Ventilation is essentially the intentional introduction of outside air into a space. That space could be as large as an entire building or as small as a sewer hole. In large spaces, ventilation is necessary to keep workers comfortable and healthy; in small confined spaces, ventilation may be necessary to keep them alive. Ventilation is one of the most important engineering controls for improving or maintaining the quality of the air in an enclosed space.
Mechanical ventilation uses fans to move air into a space. Remove the fan and you are left with natural ventilation. Don’t confuse ventilation with air that is simply moved around indoors – with a ceiling fan, for example. Access to outside air is essential for ventilation.
There are ventilation requirements in Oregon OSHA’s general industry, construction, and agriculture rules.
Ventilation for indoor air qualityEnglish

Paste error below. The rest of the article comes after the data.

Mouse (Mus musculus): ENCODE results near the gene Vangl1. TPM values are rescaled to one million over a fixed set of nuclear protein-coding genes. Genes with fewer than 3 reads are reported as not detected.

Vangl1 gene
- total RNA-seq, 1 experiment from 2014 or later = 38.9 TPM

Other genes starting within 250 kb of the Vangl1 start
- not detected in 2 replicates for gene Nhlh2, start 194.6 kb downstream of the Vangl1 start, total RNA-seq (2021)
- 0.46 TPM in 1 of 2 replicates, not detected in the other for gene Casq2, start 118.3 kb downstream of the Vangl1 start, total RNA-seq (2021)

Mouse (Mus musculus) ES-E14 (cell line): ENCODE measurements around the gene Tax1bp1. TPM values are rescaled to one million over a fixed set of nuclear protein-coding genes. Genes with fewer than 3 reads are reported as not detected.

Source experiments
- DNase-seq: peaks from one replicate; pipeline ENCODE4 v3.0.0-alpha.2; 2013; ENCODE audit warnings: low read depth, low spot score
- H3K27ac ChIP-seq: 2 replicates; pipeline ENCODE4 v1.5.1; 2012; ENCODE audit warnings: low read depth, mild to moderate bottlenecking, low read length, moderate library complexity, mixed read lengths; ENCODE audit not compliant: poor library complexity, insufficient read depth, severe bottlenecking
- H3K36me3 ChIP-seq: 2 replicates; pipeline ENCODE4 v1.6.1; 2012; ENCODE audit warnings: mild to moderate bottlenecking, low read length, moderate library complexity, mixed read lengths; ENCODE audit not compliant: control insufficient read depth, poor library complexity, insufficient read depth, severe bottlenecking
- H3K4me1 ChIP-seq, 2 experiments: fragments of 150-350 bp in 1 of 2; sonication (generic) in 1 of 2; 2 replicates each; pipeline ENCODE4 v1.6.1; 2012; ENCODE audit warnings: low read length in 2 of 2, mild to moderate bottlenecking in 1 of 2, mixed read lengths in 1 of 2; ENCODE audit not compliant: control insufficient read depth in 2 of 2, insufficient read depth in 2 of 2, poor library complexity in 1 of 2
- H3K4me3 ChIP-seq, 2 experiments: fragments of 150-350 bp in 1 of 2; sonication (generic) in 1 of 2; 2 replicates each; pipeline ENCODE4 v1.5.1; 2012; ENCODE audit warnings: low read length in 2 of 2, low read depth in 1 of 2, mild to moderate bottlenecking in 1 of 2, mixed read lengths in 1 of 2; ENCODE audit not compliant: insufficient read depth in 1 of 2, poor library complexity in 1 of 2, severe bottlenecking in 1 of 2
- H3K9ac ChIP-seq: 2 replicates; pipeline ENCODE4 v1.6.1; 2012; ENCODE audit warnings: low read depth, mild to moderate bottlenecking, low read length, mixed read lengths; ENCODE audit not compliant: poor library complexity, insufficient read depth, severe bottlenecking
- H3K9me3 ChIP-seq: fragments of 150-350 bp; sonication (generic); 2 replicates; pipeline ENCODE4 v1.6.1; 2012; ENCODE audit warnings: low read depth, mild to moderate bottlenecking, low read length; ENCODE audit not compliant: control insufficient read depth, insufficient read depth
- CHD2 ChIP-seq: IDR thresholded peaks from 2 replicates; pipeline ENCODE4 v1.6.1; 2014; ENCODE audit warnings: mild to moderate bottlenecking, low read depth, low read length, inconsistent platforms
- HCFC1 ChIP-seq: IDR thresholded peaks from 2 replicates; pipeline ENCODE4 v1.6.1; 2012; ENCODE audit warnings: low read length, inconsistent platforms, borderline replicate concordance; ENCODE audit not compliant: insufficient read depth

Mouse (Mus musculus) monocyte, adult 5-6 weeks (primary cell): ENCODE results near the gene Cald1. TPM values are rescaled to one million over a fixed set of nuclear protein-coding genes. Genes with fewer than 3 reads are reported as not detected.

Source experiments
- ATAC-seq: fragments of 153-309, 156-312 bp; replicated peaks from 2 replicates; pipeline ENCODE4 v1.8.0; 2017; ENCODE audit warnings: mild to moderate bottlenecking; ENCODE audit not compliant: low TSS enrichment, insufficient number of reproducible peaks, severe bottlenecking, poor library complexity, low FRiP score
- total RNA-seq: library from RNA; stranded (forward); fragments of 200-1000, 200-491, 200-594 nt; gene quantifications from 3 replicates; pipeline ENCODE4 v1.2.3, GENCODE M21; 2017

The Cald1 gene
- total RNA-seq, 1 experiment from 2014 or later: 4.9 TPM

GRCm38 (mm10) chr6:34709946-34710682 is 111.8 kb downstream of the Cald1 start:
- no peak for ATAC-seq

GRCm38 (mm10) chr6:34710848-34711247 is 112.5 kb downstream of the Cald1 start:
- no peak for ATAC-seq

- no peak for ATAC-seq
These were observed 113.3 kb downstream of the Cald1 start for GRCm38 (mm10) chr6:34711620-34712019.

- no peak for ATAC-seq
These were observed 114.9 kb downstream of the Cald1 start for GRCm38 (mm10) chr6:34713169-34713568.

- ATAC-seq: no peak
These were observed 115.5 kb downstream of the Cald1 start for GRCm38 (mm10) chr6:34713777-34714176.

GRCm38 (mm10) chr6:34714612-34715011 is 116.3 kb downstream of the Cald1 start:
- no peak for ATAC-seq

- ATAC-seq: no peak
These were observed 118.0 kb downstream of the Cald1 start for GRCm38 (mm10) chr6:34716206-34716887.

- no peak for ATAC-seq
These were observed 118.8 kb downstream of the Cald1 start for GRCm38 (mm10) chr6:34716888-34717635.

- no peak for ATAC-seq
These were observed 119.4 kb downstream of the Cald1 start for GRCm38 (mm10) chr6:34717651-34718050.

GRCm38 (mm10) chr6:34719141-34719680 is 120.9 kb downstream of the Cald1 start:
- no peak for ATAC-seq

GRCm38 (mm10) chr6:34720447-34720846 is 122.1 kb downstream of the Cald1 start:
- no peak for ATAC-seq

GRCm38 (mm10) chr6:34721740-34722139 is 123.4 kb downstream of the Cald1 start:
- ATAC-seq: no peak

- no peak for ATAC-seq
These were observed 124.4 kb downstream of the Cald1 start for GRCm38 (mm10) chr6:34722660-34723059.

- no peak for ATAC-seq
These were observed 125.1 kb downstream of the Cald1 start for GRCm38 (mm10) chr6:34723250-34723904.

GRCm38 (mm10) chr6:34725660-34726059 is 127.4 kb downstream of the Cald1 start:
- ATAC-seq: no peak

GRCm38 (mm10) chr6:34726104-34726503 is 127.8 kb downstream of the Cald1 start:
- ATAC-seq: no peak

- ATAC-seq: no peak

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Division 2, Subdivision G, Occupational Health and Environmental Control *
Division 3, Subdivision D, Occupational Health and Environmental Controls *
Division 3, Subdivision J, Welding and Cutting *
Word document versions may be available * on the Rules pages
Using PVC for general ventilation11/25/2007
Confined Spaces and Permit Required Confined Spaces in General Industry and Construction12/31/2014
Electric Power Generation, Transmission and Distribution Facilities02/03/2017
Grain Handling Facilities04/25/2011
Indoor Air Quality (IAQ): OR-OSHA Procedures for Assessing and Responding to Complaints and Employer Requests for Assistance08/25/2005
Welding, Cutting, or Heating Metals Coated with Lead Based Paint06/06/2000